BGO Meeting

Discussion in 'Naval Academy - USNA' started by 2012Cadet, Dec 3, 2009.

  1. 2012Cadet

    2012Cadet Member

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    I am meeting with my BGO (not formal interview...yet, anyway, but just a discussion/questions, etc. kind of meeting), and was wondering what kind of attire I should wear?
     
  2. KP13Mom

    KP13Mom Member

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    It may not be a 'formal interview' but it is still an interview. Even when my DS went and met with various contacts, he always dressed in a suit. Two meetings were in their homes~one wore jeans, the other shorts. The AF meeting was at a Panera's.

    Only one chance to make a good impression.

    He also researched who he was meeting with so he knew their background and work history. When he realized that his uncle had worked in the same dept. of the Pentagon as the interviewer and mentioned that he had been to the Pentagon the previous week, the interviewer was amazed that DS had thoroughly prepared for 'a casual interview' and stated that in 15 years he never had an interviewee conduct 'a background check' on him.
     
  3. usna1985

    usna1985 USNA Alumnus

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    What you wear depends somewhat on where you live. In some locales, suits may be "dressing up" -- in other places, your best jeans may be fine. Your BGO lives in your community and thus knows what appropriate attire is. If you don't own a suit, don't go out and buy one.

    My personal view (and it's only that) is that the candidate should dress neatly -- nothing dirty or torn. Most wear pressed slacks and a collared shirt (or female equivalent). That said, the ONLY time I've ever taken a negative view of clothing is when I did an interview in a candidate's house and he came into the room in torn sweats, T-shirt and no shoes or socks. (I get that certain families/communities don't wear shoes in the house and that's fine -- altho this didn't appear to be one of those. But you can still wear socks so you aren't in your bare feet.)

    My first reaction -- EEK!

    As for researching your BGO . . . first of all, you may or may not be able to do it. And, quite honestly, it could really backfire. Here's my opinion -- again, only that.

    This interview isn't about me (the BGO). I'm not here to answer questions about myself. I'm more than happy to talk about my experiences at USNA, how that helped me in life, etc. But I'm very well might take offense if the candidate starts asking about things in my life that are unrelated to USNA.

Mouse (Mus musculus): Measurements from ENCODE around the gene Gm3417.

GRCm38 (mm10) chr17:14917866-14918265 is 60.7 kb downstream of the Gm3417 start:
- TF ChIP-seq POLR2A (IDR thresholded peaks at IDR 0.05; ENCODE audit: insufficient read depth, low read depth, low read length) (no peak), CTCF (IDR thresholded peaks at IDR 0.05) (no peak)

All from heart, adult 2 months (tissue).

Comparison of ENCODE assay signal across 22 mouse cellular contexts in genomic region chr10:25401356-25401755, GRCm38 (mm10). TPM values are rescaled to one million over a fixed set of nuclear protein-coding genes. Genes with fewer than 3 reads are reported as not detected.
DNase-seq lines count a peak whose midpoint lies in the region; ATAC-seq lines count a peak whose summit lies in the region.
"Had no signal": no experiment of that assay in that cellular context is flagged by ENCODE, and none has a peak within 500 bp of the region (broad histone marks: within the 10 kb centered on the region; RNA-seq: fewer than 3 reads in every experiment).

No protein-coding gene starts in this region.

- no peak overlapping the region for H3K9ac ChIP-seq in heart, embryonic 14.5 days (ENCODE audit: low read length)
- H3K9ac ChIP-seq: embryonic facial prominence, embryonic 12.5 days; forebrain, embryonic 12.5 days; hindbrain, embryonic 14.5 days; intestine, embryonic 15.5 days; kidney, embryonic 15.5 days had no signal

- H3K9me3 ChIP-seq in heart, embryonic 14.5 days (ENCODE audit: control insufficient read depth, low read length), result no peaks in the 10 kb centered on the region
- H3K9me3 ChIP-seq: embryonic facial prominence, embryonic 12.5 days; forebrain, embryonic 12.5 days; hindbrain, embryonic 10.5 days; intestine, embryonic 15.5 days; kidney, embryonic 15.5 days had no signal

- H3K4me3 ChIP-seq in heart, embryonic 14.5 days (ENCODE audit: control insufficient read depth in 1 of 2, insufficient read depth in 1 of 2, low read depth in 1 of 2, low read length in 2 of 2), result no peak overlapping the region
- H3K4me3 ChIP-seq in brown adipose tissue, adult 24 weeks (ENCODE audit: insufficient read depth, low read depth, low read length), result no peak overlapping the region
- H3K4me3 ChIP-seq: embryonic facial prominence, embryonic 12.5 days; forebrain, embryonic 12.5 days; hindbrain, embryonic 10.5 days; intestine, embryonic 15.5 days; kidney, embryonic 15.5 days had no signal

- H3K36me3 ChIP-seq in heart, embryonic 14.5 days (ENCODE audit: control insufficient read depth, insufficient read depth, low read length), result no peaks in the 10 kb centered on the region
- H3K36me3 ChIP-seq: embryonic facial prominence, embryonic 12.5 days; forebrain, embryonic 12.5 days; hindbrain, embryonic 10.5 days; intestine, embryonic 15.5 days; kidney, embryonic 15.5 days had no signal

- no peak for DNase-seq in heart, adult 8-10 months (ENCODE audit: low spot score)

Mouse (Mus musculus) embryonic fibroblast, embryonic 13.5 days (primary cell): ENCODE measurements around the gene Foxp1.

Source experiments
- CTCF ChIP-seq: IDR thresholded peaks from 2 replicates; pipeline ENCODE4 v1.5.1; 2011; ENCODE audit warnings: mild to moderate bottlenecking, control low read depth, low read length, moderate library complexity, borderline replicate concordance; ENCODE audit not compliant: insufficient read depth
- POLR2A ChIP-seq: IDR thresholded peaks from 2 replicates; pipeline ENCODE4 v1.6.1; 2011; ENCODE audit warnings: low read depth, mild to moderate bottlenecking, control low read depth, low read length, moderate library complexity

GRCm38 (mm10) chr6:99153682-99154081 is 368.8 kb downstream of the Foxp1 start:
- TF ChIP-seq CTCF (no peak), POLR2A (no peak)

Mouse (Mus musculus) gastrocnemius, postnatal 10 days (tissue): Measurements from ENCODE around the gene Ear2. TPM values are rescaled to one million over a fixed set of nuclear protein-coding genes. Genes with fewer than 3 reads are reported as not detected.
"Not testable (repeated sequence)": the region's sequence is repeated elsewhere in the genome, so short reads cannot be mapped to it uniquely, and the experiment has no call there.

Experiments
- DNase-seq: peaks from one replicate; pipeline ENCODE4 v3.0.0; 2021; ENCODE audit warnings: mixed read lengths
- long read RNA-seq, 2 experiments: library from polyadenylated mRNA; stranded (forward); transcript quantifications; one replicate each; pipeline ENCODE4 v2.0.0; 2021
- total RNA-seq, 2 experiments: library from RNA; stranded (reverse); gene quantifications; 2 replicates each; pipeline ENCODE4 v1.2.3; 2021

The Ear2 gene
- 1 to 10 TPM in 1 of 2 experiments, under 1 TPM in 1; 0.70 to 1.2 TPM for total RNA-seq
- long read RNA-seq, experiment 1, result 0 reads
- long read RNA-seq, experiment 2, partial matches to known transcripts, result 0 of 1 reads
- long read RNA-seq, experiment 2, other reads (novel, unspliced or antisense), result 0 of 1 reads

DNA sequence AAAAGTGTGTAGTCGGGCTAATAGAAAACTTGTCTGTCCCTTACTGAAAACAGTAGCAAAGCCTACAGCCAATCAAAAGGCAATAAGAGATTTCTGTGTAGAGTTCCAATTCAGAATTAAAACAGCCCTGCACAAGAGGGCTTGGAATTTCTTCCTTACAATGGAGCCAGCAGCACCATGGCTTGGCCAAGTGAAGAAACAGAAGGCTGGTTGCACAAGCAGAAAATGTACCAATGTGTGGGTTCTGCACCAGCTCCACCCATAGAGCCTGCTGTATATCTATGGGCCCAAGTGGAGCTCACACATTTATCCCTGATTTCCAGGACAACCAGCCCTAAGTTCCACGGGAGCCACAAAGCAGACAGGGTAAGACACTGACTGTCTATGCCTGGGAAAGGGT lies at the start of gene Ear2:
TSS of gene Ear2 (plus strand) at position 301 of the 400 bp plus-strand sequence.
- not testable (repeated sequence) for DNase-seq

In my intro emails, I provide my candidates a bit of my background -- that info is fair game in the interview. What would creep me out a bit is if I thought the candidate had spent hours googling me and started asking questions about or talking about parts of my life that aren't related to the issue at hand -- that candidate's application to USNA. Seriously.

    As noted, the interview is about you. The BGO is essentially the face of USNA Admissions. Some candidates form close, long-lasting relationships with their BGOs. Others meet them for an hour for an interview and never see them again. Both approaches are perfectly fine. You absolutely do NOT need to be your BGO's best friend to have a great interview and to get a favorable writeup.

    Don't overthink this, folks. Be yourself. Be honest. Try to make the interview a conversation about your interest in attending USNA because, in the end, that's what it's all about.
     
  4. KP13Mom

    KP13Mom Member

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    usna1985-thank you for your reply and concerns. All good points. Maybe 'background check' was too intense of a description. He simply googled for a general bio similar to what you send in your intro email.
     
  5. usna1985

    usna1985 USNA Alumnus

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    Well, I don't include a bio per se. :smile: I merely tell them that I'm a grad, the year I graduated, my USN career field, the number of years I've been a BGO and what my current job is (what I do, not where I work). That's it. Given that my name is rather unusual, someone could easily google me and find out a bit more, none of which is relevant to my role as a BGO.

    The Internet is both a good & bad thing. If you're a candidate, there is absolutely no need to try to find out info about your BGO on-line or elsewhere. If you choose to do so, use that info wisely (as noted in my prior post) -- remember, we're not the ones trying to get into USNA, you are.